Caledonia Legion Branch 154

Mission Statement

 

 LEGION MISSION STATEMENT 

OUR MISSION IS TO SERVE VETERANS, 
WHICH INCLUDES SERVING MILITARY AND RCMP MEMBERS 
AND THEIR FAMILIES, 
TO PROMOTE REMEMBRANCE 
AND TO SERVE OUR COMMUNITIES 
AND OUR COUNTRY.

 

Back Ground and History

  BACKGROUND AND HISTORY 


 
  • CANADA'S LARGEST VETERANS ORGANIZATION
    • Legion is the largest of the many veterans Organizations in Canada with over 358,000 members
    • Member categories—Ordinary, Associate, Affiliate; open to all Canadian citizens and Commonwealth subjects; app. 40,000 members of Ladies Auxiliary; "Military Member-At-Large category for serving members of the CF
    • Legion is non-profit, dues-supported, no financial assistance from any outside agency
    • Since inception in 1926, Legion strives to secure adequate pensions and benefits for veterans and their dependants, dealing directly with Federal Government
    • Major responsibility for the perpetuation of "REMEMBRANCE" in Canada through the Annual Poppy Campaign reminding Canadians of the 117,000 men and women who gave their lives in the wars and military missions around the world
    • Poppy funds collected are used for assistance to veterans, ex-service members and their families who are in need
    • Legion supports programs for seniors, community, housing, Long Term Care, youth, education, sports, Cadets, Guides and Scouts
  • HISTORY
    • By 1918—more than 15 veterans' groups and regimental associations with common goals but fragmented and largely unsuccessful
    • 1925—Appeal for Unity led to formation of Dominion Veterans Alliance
    • Legion founded at Winnipeg in November, 1925 as the Canadian Legion of the British Empire Services League (BESL) and incorporated in 1926
    • BESL—founded in 1921 as coalition of Britain, Canada, South Africa, Australia and New Zealand and is now known as the Royal Commonwealth Ex-Services League (RCEL) with 57 member organizations from 47 nations
    • Legion goals of providing strong voice for veterans and to advise the government maintained and Legion became a persuasive advocate for pension legislation and other benefits (treatment and appeals procedures, returned soldiers' insurance and assistance for those with tuberculosis) for veterans and their families
    • 1930—passage of War Veterans' Allowance Act won financial assistance for men who had not been eligible for disability pensions even though they had been incapacitated by war service
    • The Second World War saw increased Legion efforts with in-theatre comfort, canteens, entertainment at home and abroad as well as courses to assist their return to civilian life
    • From the outset of the war, the Legion prepared for the troops' return with financial compensation, clothing allowances, pensions, medical treatment, training and land settlements. This nation-wide network of professional assistance continues today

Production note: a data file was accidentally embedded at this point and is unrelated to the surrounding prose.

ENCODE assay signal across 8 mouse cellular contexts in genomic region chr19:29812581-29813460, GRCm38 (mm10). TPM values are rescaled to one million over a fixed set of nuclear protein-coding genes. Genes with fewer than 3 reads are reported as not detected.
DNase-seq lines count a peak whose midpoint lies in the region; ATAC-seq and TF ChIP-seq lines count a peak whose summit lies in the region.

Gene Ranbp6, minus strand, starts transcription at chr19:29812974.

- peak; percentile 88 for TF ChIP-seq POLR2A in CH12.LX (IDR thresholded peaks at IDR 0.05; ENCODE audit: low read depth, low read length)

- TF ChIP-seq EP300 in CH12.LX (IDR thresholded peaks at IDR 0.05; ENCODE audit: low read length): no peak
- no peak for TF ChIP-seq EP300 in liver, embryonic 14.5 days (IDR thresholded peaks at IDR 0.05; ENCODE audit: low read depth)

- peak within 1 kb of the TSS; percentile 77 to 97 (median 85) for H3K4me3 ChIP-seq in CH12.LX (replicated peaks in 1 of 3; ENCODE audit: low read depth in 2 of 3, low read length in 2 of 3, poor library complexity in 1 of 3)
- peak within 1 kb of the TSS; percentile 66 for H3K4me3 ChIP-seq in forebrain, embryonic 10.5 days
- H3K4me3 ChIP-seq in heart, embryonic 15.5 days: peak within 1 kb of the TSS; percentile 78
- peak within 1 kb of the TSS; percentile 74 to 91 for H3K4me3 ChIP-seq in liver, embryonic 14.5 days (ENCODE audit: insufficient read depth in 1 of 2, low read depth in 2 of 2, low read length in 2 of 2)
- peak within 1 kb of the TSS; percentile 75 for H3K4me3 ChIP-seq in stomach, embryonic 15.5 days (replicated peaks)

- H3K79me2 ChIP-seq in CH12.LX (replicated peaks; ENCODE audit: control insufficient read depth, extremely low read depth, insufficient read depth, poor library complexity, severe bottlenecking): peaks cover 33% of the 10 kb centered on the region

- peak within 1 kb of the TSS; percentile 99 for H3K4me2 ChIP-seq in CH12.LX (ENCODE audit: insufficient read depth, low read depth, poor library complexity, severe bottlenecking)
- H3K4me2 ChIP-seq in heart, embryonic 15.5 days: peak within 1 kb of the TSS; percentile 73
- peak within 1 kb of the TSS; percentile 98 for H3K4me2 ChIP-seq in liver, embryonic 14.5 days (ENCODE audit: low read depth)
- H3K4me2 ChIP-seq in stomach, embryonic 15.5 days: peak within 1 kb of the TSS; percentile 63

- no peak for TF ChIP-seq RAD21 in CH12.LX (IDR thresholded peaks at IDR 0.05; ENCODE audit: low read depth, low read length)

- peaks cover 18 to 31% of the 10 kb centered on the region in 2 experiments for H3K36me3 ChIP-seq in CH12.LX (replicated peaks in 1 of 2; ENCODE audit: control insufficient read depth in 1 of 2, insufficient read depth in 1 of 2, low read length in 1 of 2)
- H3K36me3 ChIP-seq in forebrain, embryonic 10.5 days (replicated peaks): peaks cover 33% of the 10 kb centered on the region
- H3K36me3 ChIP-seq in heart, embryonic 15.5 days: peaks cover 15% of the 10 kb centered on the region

• 1949—The Great War Veterans' Association of Newfoundland amalgamated with the Canadian Legion of the BESL
    • Support for the troops continued during the Korean War, and after, the Legion became increasingly involved in the community
    • 1960—"Royal" added to the Legion's name with the Queen's consent
    • 2006—New Veterans Charter raises the complexity of claims
    • Efforts to improve lives of veterans and ex-service members succeed due to the Legion's membership at all levels including Veterans Independence Program, spousal benefits, Pension Review Board and recognition of Dieppe and Hong Kong veterans
  • THE LEGION IN THE COMMUNITY
    • Founded for the cause of the veterans, Legion structure has led to community service
    • Foster Fathers Program (1940s) helped boys who lost their fathers in the war and sparked the Legion's potential to serve Canada in the community with National Unity, seniors' programs, medical fellowships to promote geriatric and gerontology, to name a few
    • Branches followed in community involvement with the likes of ambulances, sports programs and eventually with national and provincial projects including housing, national track and field program
    • Youth athletics (est. 1950's) is one of most successful
    • With over 358,000 members, Legion is one of Canada's largest community based service organizations contributing millions of dollars and volunteer hours
  • KEEPING THE MEMORY ALIVE
    • Legion most closely associated with Remembrance ceremonies and the Annual Poppy Campaign during which poppy emblems are distributed to raise money for needy veterans, ex-service members and their families
    • Remembrance Day, November 11, in numerous of communities, Legion holds memorial services to remember the nation's losses with 2 Minutes Silence
    • National Remembrance Ceremony held in Ottawa with many dignitaries in attendance
  • MEMBERSHIP
    • Legion is non-profit, self-sustained with over 1500 branches in Canada, United States and Europe and 358,000 members
    • Members receive Legion Magazine, one of Canada's largest paid-circulation periodicals covering issues of veterans, seniors, war-time history and Legion affairs
    • Members Benefits Package provides members with benefits for services through cooperating companies
  • THE NEW MILLENNIUM
    • Legion is rededicated to the care of Canada's veterans and the perpetuation of Remembrance
    • 1999—implementation of "Two Minutes Wave of Silence"
    • 2000—established "The Tomb of the Unknown Soldier"
    • 2005—dedicated as "Year of the Veteran"
    • Legion continues pressure on the federal government to improve benefits for those who serve and have served as their needs change